incremental innovation
continues the technical improvement and extends the applications of radical and systems innovations
acceptance theory of authority
the theory that the managers authority depends on the subordianates acceptance of the managers right to give directives and to expect compliance with them
behavioral approach
approach to leadership that tries to identify behaviors that differentiate effective leaders from nonleaders uses rules of thumb suboptimizing and satisficing in making decisions
change agent
a person responsible for managing a change effort
innovation
the process of creating and doing new things that are introduced into the marketplace as products and services or processes
adhocracy
this structure is typically found in young organizations in highly technical fields within it decision making is spread throughout the organization power resides with the experts horizontal and vertical specialization exists and there is little formalization
bounded rationality
the idea that decision makers cannot deal with information about all the aspects and alternatives pertaining to a problem and therefore choose to tackle some meaningful subset of it
organizational development
the process of planned change and improvement of the organization through application of knowledge of the behavioral sciences
intrapreneurship
entrepreneurial activity that takes place within the context of a large corporation
administrative hierarchy
the system of reporting relationships in the organization from the lowest to the highest managerial levels
overdetermination
occurs because numerous organizational systems are in place to ensure that employees and systems behave as expected to maintain stability
oganizational climate
current situations in an organization and the linkages among work groups employees and work performance
authority
power that has been ligitimzed with a particular social context
cognitive dissonance
the anxiety a person experiences when he or she simultaneously possesses two sets of knowledge or perceptions that are contradictory or incongruent
quality of work life
the extent to which workers can satisfy important personal needs through their experiences in the organization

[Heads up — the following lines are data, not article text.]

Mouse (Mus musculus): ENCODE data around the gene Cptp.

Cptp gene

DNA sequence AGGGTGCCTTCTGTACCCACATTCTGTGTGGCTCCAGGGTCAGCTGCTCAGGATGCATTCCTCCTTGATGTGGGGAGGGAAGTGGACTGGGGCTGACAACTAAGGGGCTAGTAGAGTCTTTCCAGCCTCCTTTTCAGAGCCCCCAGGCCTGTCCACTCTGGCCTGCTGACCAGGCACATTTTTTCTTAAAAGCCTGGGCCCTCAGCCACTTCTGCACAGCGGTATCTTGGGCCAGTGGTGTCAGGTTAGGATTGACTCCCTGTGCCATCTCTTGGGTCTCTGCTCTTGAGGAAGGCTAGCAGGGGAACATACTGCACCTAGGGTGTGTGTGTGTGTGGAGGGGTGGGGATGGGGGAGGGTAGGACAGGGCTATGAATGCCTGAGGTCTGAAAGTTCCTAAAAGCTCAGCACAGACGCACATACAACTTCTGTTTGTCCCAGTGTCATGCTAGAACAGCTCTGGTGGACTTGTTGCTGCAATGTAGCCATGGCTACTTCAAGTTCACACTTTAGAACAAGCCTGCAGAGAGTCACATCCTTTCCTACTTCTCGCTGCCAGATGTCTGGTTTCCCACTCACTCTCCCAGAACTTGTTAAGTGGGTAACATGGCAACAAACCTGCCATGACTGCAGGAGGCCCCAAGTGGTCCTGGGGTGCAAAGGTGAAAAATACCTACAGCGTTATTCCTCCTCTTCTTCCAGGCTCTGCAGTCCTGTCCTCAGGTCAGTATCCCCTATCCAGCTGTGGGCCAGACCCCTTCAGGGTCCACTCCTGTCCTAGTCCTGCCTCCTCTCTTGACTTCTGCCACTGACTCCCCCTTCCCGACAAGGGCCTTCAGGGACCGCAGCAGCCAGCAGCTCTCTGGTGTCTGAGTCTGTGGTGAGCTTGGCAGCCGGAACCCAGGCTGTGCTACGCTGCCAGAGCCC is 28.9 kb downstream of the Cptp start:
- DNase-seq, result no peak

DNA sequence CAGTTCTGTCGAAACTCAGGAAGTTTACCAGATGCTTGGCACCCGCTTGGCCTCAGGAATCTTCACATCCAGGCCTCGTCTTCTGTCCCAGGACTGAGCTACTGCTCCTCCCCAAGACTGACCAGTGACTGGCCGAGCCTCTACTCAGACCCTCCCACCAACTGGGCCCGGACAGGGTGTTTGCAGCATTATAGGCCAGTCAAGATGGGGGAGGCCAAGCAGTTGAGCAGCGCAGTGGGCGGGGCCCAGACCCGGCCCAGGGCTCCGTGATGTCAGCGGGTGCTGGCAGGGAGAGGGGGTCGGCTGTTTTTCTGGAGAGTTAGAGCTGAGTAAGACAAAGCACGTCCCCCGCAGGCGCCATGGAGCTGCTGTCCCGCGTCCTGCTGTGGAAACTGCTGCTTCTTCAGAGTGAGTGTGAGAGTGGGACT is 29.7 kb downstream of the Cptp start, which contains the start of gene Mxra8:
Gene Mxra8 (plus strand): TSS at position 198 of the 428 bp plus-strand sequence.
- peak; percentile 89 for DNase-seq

organization culture
the set of values that helps the organizations employees understand which actions are considered acceptable and which unacceptable
centralization
a structural policy in which decision making authority is concentrated at the top of the organizational hierarchy
conflict model
a very personal approach to decision making because it deals with the personal conflicts that people experience in particularly difficult decision situations
refreeing
the process of making new behaviors relatively permanent and resistant to further change
organizational socialization
the process through which emploees learn about the firm's culture and pass thier knowledge and understanding on to others
contingency approach
an approach to organization design in which the desired outcomes for the organization can be achieved in several ways
contingency plans
alternative actions to take if the primary course of action is unexpectedly distupted or rendered inappropriate
structural change
a systemwide organization development involving a major restructuring of the organization or instituting programs such as quality of work life
procedural justice
the extent to which the dynamics of an organizations decision making processes are judged to be fiar by those most affectied by them
delegation
the transfer to others of the authority to make decisions and use organizational resources
decision making
the process of choosing from among several alternatives
transition management
the process of systematically planning organizing and implementing change
radical innovation
a major breakthrough that changes or creates whole industries
departmentalization
the manner in which divided tasks are combined and allocated to work groups
decision rule
a statement that tells a decision maker which alternative to choose based on the charcteristics of the decision situation
unfreezing
the process by which people become aware of the need for change
socialization
the process through which individuals become social beings
divionalized form
this structure is typical of old very large organizations the organization is divided according to the different markets served
defensive avoidance
entails making no changes in present activities and avoiding any further contact with associated issues because thre appears to be no hope of finding a better solution
strategic values
the basic beliefs about an organizations environment that shape its strategy
environmental complexity
the number of invironmental components that impinge on organizational decision making
delphi tenchnique
a method of systematically gathering judgments of experts for use in developing forecasts